Release of hatchery-reared juvenile cisco (Coregonus artedi) is an important tool for recovering Great Lakes populations, but post-release survival is unknown. Telemetry using small acoustic tags provides opportunities to assess the efficacy of hatchery-reared fish releases. However, better understanding of the tolerance of juvenile cisco to acoustic tags is needed. Juvenile cisco mortality and tag retention as a function of tag size:body size (Relative Tag Weight, RTW) was observed for 30 d post tag implantation in the laboratory. Tag loss and mortality increased with RTW. A single mortality occurred for RTW ≤ 3% and tag retention and survival was <50% for RTW > 7.0%. Logistic regression predicted >95% survival and tag retention to 30 d for RTW < 2.5%, with full survival of study fish for RTW of ≤2%. Sedation and surgery times did not affect survival of tagged fish, but results of anesthesia-only and sham surgeries highlight the need to minimize handling effects for effective acoustic telemetry studies. Our findings clarify thresholds of RTW and indicate that juvenile cisco can receive acoustic tag implants. Observing these limitations can improve the effectiveness of acoustic telemetry to assess success of cultured juvenile fish releases for conservation or restoration of native forage fish populations. Evaluation of the effects of acoustic tags over longer time periods and under environmental conditions, like those at release sites, are needed to further validate this technology.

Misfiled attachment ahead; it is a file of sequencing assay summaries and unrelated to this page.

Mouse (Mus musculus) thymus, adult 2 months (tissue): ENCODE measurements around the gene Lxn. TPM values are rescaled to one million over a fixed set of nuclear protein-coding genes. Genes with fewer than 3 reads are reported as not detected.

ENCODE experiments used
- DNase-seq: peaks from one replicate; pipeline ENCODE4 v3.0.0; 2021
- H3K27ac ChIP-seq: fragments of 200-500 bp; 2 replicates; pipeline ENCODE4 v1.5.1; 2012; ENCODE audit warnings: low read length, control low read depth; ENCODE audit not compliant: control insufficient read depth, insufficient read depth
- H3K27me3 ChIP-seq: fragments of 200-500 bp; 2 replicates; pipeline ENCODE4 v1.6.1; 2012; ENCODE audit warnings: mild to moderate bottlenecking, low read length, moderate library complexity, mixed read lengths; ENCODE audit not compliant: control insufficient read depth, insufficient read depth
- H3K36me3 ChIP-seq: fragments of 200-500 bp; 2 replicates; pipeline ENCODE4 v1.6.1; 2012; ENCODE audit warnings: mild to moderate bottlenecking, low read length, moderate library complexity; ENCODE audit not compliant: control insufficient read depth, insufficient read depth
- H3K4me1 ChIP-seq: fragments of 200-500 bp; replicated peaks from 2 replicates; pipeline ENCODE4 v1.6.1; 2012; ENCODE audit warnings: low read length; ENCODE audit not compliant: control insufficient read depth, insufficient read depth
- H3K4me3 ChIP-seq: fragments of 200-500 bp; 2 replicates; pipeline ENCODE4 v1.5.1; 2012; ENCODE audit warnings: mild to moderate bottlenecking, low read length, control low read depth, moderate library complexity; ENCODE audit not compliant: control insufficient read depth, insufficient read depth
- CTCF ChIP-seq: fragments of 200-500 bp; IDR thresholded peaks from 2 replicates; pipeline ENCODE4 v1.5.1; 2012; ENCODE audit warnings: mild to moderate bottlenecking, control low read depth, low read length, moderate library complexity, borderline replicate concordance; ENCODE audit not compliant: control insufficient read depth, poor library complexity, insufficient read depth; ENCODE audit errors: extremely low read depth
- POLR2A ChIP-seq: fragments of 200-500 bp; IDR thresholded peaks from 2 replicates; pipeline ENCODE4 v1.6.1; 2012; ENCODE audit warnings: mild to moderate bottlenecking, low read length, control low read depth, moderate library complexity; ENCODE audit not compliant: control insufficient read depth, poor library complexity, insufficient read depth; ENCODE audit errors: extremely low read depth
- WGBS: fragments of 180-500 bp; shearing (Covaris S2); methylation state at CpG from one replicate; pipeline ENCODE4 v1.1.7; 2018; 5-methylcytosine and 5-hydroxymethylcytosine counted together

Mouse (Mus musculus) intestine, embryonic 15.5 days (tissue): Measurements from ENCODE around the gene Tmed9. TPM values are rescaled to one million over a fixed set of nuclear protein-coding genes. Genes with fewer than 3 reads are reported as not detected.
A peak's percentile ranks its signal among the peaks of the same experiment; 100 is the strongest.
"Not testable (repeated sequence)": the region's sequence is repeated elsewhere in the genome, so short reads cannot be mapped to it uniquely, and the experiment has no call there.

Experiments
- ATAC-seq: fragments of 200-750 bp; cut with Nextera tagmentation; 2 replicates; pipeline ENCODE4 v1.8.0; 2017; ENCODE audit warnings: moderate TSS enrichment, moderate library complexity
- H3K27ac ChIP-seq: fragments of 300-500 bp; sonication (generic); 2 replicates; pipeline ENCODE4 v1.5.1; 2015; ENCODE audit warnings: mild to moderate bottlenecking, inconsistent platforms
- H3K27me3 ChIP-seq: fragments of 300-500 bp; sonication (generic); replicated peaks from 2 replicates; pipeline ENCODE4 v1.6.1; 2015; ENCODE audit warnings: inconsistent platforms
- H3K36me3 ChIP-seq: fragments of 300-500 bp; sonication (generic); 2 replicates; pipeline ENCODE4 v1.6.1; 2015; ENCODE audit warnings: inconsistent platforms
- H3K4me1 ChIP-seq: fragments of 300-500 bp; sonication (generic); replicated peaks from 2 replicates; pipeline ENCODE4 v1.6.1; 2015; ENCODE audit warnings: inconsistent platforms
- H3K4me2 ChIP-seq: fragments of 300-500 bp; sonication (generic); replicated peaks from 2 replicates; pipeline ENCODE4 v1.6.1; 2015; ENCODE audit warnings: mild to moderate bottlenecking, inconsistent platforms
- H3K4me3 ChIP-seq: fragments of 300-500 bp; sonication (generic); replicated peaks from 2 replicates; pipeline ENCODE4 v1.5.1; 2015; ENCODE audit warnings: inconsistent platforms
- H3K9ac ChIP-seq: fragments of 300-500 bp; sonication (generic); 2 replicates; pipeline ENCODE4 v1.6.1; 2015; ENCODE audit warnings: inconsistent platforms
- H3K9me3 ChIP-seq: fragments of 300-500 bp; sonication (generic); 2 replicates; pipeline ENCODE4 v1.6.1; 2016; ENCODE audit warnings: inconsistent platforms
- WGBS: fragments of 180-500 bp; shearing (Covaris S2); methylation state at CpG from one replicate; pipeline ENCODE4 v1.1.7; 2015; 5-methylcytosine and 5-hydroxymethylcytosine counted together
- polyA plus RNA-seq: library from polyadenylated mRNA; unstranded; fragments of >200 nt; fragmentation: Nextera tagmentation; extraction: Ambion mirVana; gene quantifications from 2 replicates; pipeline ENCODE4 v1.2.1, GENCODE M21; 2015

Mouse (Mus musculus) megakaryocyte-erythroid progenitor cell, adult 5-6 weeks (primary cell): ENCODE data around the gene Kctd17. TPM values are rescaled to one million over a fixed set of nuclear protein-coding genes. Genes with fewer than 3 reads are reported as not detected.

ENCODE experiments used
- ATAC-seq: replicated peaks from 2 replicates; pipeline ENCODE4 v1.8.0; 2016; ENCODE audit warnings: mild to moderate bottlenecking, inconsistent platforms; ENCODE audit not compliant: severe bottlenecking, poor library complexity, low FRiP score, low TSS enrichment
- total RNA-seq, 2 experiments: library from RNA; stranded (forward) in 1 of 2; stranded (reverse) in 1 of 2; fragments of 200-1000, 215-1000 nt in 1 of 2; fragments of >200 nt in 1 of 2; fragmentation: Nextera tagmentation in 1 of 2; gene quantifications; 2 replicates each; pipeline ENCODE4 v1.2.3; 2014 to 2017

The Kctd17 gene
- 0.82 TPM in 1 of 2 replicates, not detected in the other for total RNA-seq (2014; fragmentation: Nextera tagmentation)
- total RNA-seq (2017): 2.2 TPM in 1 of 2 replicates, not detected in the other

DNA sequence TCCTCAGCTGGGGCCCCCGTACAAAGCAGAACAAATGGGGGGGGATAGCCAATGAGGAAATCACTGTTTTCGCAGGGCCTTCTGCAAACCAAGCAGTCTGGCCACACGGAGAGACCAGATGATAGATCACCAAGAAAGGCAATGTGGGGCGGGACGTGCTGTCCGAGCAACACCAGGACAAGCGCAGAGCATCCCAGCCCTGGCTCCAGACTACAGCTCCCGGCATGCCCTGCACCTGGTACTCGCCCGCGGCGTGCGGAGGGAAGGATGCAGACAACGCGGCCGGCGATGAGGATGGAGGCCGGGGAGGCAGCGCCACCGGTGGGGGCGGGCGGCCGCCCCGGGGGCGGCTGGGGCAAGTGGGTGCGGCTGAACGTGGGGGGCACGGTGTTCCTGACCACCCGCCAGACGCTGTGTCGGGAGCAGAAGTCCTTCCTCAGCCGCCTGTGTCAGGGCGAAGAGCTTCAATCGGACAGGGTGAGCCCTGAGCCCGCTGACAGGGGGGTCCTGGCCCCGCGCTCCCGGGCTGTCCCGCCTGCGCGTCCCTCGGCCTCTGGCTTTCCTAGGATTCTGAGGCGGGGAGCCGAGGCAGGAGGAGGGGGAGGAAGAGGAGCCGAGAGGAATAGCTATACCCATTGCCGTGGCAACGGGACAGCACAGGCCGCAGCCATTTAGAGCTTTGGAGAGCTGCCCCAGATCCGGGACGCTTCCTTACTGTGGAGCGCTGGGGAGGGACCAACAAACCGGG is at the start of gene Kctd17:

|Publication Subtype||Journal Article|
|Title||Acoustic tag retention and tagging mortality of juvenile cisco Coregonus artedi|
|Series title||Journal of Great Lakes Research|
|Contributing office(s)||Coop Res Unit Leetown, Great Lakes Science Center|
|Google Analytics Metrics||Metrics page|